“Promise!” she said fiercely.
“OK, OK, have it your way.” Jim paused for a moment as he ate. “That’s if they want to leave you. And you know full well that they won’t do that. At least, not willingly.”
“Don’t give them a choice.” She finished what was on her plate. “It might never come to it, but I don’t want anyone dying for me.”
Jim glanced at her. “You realize that Jesus already did that, right? All you have to do is acc—”
Lou shook her head. “Don’t preach at me, Jim. I don’t want or need it. I just need you guys to be safe, and if that means leaving me here, then that’s what you do. I’ll write a disclaimer in the log if it’ll make you feel any better.”
She scowled back. “Yes, really.”
“Something along the lines of I, Lou Benson, being of sound mind, do hereby insist that Jim, Staci, and Ailsa leave me behind to die in the case of a natural disaster…”
“Words to that effect, yeah.” She held out a hand. “Give me the logbook, and I’ll do it now.”
Rescued by the USAF, Lou’s life hangs in the balance as she, Jim and Staci are reunited with their parents. But it’s not easy having been alone for so long, to suddenly find themselves under adult supervision again. And what will happen to Ailsa? Surely God didn’t bring them this far, together, just to separate them all now?
Staci leapt out as soon as the door opened, still screaming and crying. “Mummy! Daddy!” She hugged both her parents tightly.
Jim sat still for a moment longer and then jumped out of the chopper, straight into the arms of his parents. He hugged them tightly, tears filling his eyes and unashamedly running down his face. “I thought you were dead…”
“We thought the same of you two,” Dad said, pulling Staci into the group hug. “Running away was an incredibly stupid and thoughtless thing to do. Why did you do it? Why not let the authorities do their job?”
“I’m sorry.” Jim took a deep breath. “You were missing. No one was doing anything, so I thought I’d find you myself. Then the girls stowed away and…”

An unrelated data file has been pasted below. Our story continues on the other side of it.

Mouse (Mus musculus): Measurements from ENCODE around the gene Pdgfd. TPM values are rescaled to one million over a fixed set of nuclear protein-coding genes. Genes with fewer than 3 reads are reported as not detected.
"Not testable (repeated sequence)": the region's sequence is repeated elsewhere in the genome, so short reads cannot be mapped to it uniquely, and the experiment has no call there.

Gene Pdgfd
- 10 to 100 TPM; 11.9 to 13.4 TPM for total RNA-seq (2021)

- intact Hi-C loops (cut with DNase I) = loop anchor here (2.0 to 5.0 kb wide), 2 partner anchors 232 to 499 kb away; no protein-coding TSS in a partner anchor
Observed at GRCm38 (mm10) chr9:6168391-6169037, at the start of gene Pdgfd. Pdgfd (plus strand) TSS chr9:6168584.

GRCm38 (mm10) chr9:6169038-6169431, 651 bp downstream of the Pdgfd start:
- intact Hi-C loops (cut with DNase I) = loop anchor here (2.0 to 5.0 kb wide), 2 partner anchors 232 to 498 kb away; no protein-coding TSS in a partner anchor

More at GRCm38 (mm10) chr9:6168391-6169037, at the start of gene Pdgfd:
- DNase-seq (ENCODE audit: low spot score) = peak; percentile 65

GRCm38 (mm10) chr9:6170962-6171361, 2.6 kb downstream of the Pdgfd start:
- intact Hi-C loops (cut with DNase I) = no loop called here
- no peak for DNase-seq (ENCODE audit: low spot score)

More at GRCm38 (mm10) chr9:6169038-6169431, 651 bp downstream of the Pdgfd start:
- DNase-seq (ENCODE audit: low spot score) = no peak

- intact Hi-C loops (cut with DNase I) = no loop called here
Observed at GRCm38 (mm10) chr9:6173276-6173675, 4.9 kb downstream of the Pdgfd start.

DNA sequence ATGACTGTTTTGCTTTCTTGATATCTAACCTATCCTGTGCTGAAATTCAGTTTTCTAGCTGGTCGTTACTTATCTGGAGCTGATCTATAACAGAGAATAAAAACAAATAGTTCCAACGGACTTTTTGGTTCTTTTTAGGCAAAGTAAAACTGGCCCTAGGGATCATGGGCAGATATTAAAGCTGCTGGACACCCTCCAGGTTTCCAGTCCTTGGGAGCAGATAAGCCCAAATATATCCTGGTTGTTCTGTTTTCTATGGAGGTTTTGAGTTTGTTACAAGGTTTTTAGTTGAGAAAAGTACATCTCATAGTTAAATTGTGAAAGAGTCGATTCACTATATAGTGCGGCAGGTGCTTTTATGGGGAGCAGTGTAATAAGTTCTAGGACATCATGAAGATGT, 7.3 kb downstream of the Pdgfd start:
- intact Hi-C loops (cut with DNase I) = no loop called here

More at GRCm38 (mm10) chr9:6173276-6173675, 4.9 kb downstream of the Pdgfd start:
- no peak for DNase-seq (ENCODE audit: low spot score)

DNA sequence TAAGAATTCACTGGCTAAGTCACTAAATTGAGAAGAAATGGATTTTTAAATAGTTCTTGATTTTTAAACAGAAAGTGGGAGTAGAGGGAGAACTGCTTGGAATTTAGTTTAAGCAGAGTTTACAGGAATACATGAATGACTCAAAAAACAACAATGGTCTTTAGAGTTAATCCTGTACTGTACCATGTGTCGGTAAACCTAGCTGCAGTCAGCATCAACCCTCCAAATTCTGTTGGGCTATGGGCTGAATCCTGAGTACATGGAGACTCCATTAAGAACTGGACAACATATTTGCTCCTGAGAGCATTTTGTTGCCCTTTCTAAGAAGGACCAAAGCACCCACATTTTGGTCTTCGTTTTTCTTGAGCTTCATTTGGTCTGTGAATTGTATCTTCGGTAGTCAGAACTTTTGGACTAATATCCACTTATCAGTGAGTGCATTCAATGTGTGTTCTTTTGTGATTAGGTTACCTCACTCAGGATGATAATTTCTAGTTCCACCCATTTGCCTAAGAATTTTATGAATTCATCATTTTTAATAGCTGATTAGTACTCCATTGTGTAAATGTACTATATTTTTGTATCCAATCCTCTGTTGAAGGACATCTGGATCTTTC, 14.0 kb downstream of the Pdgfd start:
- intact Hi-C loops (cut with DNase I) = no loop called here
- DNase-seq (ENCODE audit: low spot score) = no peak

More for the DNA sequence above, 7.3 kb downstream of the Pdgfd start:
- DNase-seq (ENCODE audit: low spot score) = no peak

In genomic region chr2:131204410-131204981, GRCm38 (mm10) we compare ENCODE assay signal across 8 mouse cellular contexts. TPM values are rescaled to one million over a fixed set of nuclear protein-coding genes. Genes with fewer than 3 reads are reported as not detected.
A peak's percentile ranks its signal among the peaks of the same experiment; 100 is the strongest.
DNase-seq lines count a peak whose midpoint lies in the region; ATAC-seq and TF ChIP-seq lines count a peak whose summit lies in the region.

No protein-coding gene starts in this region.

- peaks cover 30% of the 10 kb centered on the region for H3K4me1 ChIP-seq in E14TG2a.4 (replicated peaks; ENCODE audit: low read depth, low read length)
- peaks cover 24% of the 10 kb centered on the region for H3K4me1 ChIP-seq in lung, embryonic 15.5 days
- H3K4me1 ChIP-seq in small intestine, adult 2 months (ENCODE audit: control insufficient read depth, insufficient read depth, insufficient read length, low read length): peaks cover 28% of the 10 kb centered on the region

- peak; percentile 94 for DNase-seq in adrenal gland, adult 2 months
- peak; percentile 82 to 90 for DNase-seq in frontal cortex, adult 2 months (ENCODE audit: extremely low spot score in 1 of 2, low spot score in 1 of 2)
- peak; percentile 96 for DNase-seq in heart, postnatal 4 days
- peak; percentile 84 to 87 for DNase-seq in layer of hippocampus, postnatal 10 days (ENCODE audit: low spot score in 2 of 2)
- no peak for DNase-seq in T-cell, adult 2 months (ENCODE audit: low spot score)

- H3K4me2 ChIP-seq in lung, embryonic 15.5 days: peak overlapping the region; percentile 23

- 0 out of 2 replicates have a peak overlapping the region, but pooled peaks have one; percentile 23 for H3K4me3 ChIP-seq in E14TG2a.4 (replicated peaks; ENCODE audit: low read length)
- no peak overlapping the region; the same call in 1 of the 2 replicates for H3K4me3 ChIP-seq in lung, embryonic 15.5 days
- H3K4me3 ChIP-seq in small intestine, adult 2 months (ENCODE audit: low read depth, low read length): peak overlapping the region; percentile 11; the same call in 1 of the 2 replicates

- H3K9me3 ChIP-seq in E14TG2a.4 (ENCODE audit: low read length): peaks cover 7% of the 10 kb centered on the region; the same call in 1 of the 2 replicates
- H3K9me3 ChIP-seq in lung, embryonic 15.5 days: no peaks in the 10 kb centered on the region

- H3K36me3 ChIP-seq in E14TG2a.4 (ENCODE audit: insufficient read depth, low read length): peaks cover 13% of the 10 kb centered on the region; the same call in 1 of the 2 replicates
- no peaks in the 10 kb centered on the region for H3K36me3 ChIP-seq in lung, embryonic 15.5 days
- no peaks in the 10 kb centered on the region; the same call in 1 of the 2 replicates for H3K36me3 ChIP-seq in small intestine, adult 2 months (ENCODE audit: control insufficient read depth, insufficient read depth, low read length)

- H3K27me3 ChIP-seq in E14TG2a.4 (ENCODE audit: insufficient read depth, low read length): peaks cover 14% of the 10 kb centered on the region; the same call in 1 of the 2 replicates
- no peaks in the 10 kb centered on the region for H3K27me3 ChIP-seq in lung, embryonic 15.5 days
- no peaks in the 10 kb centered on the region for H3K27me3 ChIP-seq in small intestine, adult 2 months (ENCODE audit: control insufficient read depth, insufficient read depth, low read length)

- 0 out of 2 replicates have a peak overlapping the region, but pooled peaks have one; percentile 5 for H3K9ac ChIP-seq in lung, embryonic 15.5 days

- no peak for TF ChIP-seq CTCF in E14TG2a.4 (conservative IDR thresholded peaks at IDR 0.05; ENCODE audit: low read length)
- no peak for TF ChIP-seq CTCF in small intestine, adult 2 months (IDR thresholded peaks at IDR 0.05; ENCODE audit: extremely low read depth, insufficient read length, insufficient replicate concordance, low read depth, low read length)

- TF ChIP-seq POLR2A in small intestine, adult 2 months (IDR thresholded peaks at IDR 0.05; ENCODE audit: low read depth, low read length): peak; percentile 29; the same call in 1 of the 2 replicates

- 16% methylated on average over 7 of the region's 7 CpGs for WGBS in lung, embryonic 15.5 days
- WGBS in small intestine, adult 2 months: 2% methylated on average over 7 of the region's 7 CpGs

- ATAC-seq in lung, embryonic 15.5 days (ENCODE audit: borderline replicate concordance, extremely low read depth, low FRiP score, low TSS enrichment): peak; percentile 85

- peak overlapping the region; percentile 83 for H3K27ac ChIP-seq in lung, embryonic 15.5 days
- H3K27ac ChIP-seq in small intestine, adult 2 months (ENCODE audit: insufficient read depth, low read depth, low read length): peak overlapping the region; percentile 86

“Don’t get mad at Jim or Lou,” Staci interrupted. “I wasn’t going to be left behind.”
“We were worried sick,” Mum told them, her voice wobbling. “When we finally found a working telephone, Nicky told us you were missing—”
His mother took a deep breath. “We’ve been frantic, wondering where you were. Jack kept in contact, told us he’d found you, but…” She paused. “I am so mad at you.”
“Guess we’re grounded,” Jim said quietly.
“For the rest of your lives,” Dad said. “And then some. You of all people should know better, James.”
Jim shifted. “Sorry.”
Dad nodded. “We’ll discuss this later.”
Jim turned and looked for Ailsa. She was standing on the edge of the group, looking awkward. He grabbed her hand and pulled her close. “This is Ailsa. She’s a missionary kid, too,” he said. “She saved our lives several times.”
Mum smiled. “Nice to meet you, Ailsa.”
Staci grinned. “He forgot to mention she’s his girlfriend.”
Jim elbowed her. “Shh.”
Ailsa blushed as she shook their hands. “Jim has told me so much about you.”
Mum smiled. “I’m looking forward to learning about you.”
Jim looked at Nichola. “I’m sorry.”
Nichola hugged them. “I thought I’d never see you again,” she said. She looked past them. “Where’s Lou? Didn’t she come back with you?”
The blonde officer looked at her. “Jack stayed behind with her, Mrs. Benson. He said to tell you he’ll be back on the next chopper.”
Nichola looked at her and then back at Jim. “Why didn’t she come?”
“She’s sick and not thinking straight.” He sucked in a deep breath. “Deefer died a couple of days ago and what with her leg being infected again and all…”
“Her leg?” Nichola frowned. “How did her leg get infected?”
“She got attacked by a shark and…” He broke off as Nichola paled.
Dad wrapped an arm around her to keep her from falling. “Shark?” he asked.
Jim felt sick. How could his dad always make him feel so guilty with so few words? “We went fishing in September. This shark attacked the dingy and sunk it, and she didn’t swim fast enough. I did what I could, but I’m no doctor and we couldn’t call for help as we’d lost the radio and the phone and…”
He broke off. He could feel the anger and disappointment in all the adults and knew it was aimed solely at him. “I’m sorry…”
“September?” Nichola whispered. “But it’s January now. That’s four months…”
“It’s my fault,” Jim said. “The logbook will prove that. If she dies, I’ll never be able to forgive myself and I don’t expect you to forgive me either.”